As it happened:
9am: President Donald Trump will visit the Department of Defense Friday to review the anti-Islamic State policy.
Spicer said that the president will visit the Pentagon to attend a ceremony for his newly confirmed defense secretary, retired Gen. James Mattis.
He says that Trump will also hold discussions with Mattis and the Joint Chiefs of Staff to review the fight against the Islamic State group.
The U.S. has nearly 5,000 soldiers taking part in the anti-IS coalition in Iraq, as well as special forces in both Iraq and Syria.
8.50am: The Trump administration is vowing to defend territories that are in international waters, including those in the South China Sea.
Responding to a question about China's claims over islands in the disputed area, press secretary Sean Spicer says that "we are going to make sure we defend international territories."
China is pitted against smaller neighbors in multiple disputes over islands, coral reefs and lagoons in waters crucial for global commerce and rich in fish and potential oil and gas reserves.
Trump ruffled feathers with China early after his Election Day victory, calling the leader of Taiwan and breaking the longstanding tradition of maintaining unofficial ties with the self-governing island.
8.45am: Spicer says President Donald Trump has left his businesses as promised, but another aide acknowledges there's no public documentation proving he's done so.
Spicer's comments come after the news organization ProPublica reported there have been no filings in Florida, Delaware or New York showing that Trump has handed over control of his global business empire to his two adult sons. Trump announced his plans to do so at a Jan. 11 news conference.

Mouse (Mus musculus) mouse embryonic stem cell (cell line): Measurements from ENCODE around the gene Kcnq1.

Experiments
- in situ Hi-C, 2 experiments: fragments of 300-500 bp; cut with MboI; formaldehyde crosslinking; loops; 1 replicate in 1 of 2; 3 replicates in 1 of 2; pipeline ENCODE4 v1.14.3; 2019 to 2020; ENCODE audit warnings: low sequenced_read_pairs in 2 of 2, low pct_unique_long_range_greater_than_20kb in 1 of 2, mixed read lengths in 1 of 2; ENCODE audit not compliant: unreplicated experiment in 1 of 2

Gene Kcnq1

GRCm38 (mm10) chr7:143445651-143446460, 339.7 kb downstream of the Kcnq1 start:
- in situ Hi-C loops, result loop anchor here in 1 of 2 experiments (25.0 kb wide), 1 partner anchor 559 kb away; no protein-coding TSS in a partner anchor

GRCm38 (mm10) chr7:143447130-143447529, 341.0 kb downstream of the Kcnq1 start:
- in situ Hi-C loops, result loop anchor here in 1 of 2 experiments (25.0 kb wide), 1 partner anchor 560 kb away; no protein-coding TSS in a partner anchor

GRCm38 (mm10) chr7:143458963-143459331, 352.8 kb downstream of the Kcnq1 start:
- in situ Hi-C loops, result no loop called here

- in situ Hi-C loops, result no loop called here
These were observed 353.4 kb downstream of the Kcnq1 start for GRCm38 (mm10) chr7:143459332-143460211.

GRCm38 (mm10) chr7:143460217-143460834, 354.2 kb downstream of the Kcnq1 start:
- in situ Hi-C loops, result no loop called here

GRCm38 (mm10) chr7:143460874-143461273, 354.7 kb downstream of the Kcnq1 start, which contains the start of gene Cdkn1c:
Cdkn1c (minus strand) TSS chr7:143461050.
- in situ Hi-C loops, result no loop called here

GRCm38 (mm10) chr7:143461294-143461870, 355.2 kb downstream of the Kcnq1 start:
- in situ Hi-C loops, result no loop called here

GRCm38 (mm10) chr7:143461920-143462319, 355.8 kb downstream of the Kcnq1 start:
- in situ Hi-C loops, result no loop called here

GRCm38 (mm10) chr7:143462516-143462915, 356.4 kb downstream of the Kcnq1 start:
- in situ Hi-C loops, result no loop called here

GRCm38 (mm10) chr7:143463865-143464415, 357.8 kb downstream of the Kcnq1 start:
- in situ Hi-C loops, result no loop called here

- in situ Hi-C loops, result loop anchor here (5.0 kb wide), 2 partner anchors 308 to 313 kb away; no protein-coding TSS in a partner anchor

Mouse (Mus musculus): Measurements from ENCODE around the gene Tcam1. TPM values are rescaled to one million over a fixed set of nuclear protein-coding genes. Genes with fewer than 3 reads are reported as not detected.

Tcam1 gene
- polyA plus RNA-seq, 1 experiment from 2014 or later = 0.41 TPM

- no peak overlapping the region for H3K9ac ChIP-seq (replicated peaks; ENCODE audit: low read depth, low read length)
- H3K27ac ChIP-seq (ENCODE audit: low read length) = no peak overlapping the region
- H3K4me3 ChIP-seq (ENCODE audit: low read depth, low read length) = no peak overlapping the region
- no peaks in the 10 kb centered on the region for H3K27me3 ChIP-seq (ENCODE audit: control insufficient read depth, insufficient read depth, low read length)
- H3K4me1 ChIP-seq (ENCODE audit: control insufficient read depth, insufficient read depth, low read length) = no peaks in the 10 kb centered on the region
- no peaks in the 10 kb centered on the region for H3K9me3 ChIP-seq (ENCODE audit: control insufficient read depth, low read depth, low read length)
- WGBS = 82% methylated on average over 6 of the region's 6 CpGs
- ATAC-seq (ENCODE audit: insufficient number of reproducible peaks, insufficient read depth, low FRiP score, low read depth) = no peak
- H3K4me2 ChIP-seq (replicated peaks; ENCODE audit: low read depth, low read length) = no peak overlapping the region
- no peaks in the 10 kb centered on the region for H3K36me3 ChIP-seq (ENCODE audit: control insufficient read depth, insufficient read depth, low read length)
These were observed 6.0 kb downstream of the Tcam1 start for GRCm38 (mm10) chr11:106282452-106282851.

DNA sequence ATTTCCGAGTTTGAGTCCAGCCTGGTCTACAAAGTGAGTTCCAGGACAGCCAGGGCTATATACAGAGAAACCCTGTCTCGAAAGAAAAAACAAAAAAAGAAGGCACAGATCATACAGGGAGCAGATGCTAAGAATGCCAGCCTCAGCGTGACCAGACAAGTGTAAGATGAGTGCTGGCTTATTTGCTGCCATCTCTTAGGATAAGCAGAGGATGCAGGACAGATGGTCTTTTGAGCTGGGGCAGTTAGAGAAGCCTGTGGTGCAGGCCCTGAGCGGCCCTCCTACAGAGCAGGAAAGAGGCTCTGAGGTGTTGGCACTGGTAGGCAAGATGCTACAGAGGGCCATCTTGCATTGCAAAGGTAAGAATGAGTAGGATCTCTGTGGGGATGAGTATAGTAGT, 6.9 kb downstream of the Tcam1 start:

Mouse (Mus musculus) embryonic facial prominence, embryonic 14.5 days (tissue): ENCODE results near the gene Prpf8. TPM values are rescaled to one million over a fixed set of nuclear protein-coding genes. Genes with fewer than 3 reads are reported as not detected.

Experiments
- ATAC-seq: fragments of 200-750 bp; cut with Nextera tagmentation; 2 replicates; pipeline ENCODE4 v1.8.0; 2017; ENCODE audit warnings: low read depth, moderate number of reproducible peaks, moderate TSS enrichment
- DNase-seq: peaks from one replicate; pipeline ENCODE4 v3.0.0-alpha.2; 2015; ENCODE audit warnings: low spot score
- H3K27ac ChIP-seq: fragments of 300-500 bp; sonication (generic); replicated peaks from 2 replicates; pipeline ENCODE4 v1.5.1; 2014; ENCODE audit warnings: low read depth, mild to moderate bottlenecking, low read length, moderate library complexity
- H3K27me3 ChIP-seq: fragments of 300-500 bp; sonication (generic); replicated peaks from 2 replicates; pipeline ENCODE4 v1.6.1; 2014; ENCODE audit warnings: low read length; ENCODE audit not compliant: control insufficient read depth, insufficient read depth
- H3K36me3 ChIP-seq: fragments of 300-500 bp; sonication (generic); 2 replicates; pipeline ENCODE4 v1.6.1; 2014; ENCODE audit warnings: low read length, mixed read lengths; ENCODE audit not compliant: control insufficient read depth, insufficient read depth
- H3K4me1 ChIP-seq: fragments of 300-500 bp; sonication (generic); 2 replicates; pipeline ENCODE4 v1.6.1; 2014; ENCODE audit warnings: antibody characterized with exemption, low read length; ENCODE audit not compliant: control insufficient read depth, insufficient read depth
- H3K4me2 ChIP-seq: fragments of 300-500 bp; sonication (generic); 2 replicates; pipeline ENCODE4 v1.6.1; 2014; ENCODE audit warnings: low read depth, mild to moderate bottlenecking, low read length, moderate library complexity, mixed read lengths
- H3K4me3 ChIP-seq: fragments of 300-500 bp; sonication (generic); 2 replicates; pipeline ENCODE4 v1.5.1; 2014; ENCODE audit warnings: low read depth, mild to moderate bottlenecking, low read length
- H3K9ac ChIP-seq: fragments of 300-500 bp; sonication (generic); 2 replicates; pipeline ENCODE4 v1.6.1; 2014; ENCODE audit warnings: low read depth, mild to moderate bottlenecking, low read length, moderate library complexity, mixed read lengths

Spicer looked to communication aide Hope Hicks when asked about the issue at Monday's press briefing. Hicks said the documents showing the change of management are "not public at this time."
8.40am: The Trump administration appears to be backing off a campaign promise to immediately end former President Barack Obama's program to protect young immigrants from deportation.
White House Press Secretary Sean Spicer says that for now the administration will focus on criminal immigrants in the country illegally.
Spicer says in his first press briefing that "for now, that's not ... the focus is going to be on people who have done harm to our country." He had been asked about the Obama-era Deferred Action for Childhood Arrivals program.
DACA has protected more 750,000 young immigrants from deportation and offered those same immigrants work permits.
Spicer says Trump is instead focused on enforcement efforts on criminal immigrants and those who have overstayed their visas.
8.35am: Spicer says the Trump administration is continuing to build out a White House Spanish-language website but it remains a "priority" to get it back online.
Spicer was asked during his first White House press briefing about the recent closing of Spanish-language social media accounts since Trump's inauguration.
Spicer says "we've got the IT folks working overtime" to get the website back online along with issue areas on the site.
8.30am: Spicer is saying the Trump administration's "intention is never to lie to you."
Spicer said "sometimes we may disagree" about facts and said he wanted to have a "healthy relationship" with the White House press corps.
He added that "if we make a mistake, we'll do our best to correct" it.
The press secretary said he was given incorrect information about Washington Metro's ridership when he addressed the issue Saturday but insisted that, when TV and online viewership are combined, that it was the most-watched inaugural in history.